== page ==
Tuesday, 8 July 2014

Expected Liverpool

In a followup to my recent post, where I found myself making an unexpected trip to Liverpool, I can now report that I am deliberately in Liverpool, to attend the "4th International Symposium on the Nuclear Symmetry Energy NuSYM14".  The eponymous nuclear symmetry energy is the characteristic energy it takes to change protons to neutrons (or vice versa) in the nucleus.  More often than not, it's discussed in the context of infinite nuclear matterwhich is an idealised nucleus of infinite extent, which dispenses with difficult things like finite number of particles, and the complication of the surface of the nucleus.  It's an easy(ish) thing to model and calculate, and the symmetry energy can then be worked out by making calculations with different proportions on neutrons and protons in the nuclear matter.  

The conference symposium is about all the ways this fictitious system and its properties can be used as a proxy to link together a lot of actually observed things - like the properties of neutron stars, the properties of finite nuclei and the results of heavy-ion collisions.  It's a nice small-scale event (with about 50 people) and I gave a talk on Monday, which was about work that my BSc Final Year Project student did a few months ago.  That was about linking properties of the giant quadrupole resonance, in which real nuclei vibrate with a particular shape (going between stretched rugby ball and squashed Smartie) and nuclear matter.  We (or, in fact, James) found that these resonances seem to probe the derivative of the nuclear incompressibility.  The previous knowledge of this parameter of nuclear matter was very poor.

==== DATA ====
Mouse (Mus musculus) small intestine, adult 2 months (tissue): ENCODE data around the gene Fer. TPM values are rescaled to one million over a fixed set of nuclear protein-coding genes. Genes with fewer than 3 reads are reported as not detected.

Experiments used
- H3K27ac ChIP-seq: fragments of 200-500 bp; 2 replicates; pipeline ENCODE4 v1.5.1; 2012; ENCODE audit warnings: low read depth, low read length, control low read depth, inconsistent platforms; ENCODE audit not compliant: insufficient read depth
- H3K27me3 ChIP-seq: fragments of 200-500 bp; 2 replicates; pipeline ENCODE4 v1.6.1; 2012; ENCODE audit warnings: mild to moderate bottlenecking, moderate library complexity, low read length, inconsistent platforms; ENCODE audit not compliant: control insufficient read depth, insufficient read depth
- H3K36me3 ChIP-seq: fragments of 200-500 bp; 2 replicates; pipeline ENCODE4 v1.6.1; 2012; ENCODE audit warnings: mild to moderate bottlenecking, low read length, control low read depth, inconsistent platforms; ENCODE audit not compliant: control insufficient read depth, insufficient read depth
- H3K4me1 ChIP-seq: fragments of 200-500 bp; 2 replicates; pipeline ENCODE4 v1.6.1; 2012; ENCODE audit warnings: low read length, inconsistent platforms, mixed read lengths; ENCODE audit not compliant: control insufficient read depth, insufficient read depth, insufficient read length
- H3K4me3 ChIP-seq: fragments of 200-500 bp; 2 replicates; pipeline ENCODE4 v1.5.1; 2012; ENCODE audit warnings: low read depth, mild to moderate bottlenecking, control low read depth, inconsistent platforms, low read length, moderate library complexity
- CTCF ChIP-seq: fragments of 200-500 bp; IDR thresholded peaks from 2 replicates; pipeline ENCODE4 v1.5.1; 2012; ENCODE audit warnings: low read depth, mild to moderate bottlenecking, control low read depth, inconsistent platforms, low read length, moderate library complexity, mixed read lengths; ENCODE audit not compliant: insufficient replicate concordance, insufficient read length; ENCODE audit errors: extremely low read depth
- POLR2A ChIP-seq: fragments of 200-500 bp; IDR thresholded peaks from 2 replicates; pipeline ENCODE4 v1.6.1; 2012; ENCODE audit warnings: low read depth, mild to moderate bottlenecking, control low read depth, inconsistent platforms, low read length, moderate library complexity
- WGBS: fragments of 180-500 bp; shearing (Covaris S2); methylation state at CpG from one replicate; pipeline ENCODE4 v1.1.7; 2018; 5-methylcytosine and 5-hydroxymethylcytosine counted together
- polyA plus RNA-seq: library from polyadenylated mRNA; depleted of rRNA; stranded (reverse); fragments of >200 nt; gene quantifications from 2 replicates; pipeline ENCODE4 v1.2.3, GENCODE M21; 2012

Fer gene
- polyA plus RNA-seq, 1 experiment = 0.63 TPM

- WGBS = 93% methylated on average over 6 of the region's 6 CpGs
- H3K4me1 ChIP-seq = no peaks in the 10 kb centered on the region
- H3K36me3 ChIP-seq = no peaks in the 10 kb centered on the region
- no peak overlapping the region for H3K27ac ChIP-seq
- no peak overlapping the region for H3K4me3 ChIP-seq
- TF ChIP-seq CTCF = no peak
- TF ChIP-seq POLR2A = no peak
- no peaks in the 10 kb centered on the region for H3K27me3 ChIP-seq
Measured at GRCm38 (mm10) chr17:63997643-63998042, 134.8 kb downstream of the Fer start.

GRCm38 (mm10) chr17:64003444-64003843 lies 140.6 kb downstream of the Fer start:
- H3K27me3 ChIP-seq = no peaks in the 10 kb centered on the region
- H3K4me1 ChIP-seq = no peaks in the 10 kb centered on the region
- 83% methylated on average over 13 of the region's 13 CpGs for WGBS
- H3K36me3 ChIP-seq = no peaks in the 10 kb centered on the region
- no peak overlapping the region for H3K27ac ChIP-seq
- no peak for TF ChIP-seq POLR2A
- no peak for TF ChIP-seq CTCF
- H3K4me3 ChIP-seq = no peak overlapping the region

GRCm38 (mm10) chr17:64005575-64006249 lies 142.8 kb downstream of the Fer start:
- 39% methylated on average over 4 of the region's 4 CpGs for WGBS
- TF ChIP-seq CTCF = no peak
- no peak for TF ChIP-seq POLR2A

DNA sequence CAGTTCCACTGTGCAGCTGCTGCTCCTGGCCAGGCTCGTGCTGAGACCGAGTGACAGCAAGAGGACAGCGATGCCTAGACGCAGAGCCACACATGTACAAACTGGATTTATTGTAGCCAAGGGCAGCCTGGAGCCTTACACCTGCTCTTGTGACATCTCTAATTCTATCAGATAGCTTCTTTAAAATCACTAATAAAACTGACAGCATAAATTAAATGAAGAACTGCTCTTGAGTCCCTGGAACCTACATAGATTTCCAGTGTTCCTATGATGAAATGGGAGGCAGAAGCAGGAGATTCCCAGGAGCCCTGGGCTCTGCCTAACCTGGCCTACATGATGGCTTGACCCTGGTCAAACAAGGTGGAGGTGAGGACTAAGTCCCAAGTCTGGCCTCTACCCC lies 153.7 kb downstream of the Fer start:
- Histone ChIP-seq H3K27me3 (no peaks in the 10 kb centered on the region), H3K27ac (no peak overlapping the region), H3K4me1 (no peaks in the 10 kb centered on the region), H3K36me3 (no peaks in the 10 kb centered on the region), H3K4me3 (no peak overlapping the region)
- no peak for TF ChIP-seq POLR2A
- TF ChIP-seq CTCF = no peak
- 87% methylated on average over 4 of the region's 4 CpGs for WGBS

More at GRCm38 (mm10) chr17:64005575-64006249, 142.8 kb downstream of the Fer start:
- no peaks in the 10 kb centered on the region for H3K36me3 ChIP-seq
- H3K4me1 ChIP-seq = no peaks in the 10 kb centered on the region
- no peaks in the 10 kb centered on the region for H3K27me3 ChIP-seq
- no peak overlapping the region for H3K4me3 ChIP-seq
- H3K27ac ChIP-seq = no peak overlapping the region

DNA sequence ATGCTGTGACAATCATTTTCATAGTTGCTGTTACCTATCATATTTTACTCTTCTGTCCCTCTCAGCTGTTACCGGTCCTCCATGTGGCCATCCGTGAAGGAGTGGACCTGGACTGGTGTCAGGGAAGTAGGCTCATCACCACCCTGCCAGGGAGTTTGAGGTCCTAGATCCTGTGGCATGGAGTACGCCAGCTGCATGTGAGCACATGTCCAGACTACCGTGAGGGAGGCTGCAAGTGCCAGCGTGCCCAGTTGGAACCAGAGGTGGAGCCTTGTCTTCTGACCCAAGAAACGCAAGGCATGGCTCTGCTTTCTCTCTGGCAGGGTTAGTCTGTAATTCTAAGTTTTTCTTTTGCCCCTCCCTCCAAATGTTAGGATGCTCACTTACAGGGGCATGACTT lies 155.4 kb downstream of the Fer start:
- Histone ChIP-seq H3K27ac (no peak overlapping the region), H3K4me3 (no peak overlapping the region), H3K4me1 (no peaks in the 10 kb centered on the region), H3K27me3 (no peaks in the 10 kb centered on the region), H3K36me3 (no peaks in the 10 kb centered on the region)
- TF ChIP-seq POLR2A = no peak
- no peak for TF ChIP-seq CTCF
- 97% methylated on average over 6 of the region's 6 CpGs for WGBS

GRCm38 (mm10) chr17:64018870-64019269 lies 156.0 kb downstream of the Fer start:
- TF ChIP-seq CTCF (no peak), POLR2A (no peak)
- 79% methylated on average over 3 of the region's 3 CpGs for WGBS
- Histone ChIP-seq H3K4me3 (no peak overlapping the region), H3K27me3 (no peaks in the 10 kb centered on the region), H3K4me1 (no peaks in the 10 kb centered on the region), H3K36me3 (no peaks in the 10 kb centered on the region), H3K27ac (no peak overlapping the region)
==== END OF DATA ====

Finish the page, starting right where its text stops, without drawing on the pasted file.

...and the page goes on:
It's been nice to catch up with a bunch of people, and I've met a lot of new people too, since this is quite a genre-crossing field.

The conference is at the University of Liverpool.  We're in an old lecture theatre (but a perfectly fine one).  The coffee breaks are in the lobby of a new central lab teaching building, in which laboratory space for many disciplines has been put together in a shared facility.  It's probably the only building in the world where a room labelled "Radiation Laboratory" is opposite one labelled "Flint Knapping".  It also has an awesome vertical garden just outside it, shown in the picture.